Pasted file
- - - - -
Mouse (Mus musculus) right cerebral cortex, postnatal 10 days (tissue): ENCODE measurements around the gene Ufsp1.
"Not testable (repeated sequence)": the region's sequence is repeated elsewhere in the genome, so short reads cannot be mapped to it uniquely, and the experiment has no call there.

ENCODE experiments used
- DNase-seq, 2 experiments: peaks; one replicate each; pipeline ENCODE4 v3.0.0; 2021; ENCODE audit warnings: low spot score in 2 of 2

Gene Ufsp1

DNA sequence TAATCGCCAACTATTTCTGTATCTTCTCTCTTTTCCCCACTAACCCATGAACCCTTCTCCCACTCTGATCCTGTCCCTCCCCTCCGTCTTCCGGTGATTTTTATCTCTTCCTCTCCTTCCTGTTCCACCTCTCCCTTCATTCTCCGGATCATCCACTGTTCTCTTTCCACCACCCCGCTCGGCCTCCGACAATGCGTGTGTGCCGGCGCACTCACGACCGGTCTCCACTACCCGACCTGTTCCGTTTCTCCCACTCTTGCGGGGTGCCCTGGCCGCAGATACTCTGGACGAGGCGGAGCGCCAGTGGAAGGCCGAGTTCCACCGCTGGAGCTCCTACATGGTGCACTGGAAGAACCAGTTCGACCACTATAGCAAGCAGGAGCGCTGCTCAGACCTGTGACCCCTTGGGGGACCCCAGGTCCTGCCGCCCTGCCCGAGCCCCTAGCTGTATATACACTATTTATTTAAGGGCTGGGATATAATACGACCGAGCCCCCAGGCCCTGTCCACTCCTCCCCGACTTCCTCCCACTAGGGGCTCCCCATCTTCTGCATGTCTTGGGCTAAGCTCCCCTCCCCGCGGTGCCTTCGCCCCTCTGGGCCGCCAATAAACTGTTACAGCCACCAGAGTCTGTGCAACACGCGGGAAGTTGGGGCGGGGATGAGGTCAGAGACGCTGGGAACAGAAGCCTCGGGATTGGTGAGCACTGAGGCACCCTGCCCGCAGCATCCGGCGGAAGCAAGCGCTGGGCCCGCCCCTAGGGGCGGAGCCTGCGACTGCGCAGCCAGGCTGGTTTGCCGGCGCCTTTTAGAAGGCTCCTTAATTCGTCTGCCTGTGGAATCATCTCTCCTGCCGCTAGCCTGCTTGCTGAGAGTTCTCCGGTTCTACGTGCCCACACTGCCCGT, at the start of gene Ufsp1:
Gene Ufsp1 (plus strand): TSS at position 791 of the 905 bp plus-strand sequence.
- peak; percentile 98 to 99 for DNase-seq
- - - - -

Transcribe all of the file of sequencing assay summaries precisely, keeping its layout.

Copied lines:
Mouse (Mus musculus) right cerebral cortex, postnatal 10 days (tissue): ENCODE measurements around the gene Ufsp1.
"Not testable (repeated sequence)": the region's sequence is repeated elsewhere in the genome, so short reads cannot be mapped to it uniquely, and the experiment has no call there.

ENCODE experiments used
- DNase-seq, 2 experiments: peaks; one replicate each; pipeline ENCODE4 v3.0.0; 2021; ENCODE audit warnings: low spot score in 2 of 2

Gene Ufsp1

DNA sequence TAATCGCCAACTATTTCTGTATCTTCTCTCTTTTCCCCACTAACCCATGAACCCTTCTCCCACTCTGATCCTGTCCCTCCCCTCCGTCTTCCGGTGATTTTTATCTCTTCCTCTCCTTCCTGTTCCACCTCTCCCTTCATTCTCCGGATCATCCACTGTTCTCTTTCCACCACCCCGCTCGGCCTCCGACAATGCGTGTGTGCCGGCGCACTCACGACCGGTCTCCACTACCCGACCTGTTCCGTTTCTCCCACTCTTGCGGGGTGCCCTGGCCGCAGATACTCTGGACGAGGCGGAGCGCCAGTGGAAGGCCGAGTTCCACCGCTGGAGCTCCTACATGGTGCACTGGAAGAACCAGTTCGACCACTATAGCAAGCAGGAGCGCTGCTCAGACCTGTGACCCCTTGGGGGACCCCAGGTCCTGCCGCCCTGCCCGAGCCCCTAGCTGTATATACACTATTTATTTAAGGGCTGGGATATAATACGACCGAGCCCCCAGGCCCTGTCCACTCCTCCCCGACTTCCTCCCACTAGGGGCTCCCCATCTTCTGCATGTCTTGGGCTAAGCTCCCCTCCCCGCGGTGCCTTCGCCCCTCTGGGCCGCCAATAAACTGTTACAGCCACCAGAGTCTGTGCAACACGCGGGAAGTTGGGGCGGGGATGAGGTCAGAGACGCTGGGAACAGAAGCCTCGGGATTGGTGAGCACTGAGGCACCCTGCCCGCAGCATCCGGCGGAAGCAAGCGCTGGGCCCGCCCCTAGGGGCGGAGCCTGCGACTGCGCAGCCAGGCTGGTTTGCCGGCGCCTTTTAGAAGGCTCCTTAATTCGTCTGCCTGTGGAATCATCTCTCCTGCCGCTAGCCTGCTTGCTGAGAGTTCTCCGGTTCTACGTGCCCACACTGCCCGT, at the start of gene Ufsp1:
Gene Ufsp1 (plus strand): TSS at position 791 of the 905 bp plus-strand sequence.
- peak; percentile 98 to 99 for DNase-seq